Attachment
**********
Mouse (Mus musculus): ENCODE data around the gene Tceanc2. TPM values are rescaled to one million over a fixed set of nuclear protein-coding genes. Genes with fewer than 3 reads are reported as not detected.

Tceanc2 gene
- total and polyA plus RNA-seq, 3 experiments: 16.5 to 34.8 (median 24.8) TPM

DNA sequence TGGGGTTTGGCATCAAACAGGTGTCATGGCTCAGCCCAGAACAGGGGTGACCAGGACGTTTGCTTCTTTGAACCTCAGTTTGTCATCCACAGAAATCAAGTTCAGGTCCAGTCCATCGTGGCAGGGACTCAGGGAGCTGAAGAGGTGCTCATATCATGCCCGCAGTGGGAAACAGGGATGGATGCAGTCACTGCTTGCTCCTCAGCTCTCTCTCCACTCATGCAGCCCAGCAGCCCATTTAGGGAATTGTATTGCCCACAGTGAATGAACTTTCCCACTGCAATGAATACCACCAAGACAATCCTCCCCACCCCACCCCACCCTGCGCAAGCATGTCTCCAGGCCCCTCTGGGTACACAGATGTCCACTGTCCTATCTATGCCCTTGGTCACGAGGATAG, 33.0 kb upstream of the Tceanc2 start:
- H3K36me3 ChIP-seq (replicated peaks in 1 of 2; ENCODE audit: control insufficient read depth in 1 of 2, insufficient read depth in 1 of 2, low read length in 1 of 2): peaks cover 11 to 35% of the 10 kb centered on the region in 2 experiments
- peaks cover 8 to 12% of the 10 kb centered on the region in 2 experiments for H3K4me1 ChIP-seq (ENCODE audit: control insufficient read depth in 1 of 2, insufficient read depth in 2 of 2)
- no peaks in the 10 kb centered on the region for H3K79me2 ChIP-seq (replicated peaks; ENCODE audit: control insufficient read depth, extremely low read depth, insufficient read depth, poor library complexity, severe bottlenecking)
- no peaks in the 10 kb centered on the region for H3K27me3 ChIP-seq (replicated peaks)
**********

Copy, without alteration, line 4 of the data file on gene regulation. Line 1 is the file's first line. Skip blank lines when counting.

DNA sequence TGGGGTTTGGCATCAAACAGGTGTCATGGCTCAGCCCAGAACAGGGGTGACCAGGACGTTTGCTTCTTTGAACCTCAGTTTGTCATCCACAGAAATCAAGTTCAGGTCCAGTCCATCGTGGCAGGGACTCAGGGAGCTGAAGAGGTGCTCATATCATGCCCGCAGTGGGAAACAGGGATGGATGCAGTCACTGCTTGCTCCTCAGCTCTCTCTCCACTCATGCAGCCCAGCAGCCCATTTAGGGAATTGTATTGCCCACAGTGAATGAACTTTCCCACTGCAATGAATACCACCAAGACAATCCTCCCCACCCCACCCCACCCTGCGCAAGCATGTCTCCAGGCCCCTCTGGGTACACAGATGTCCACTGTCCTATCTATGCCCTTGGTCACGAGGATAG, 33.0 kb upstream of the Tceanc2 start: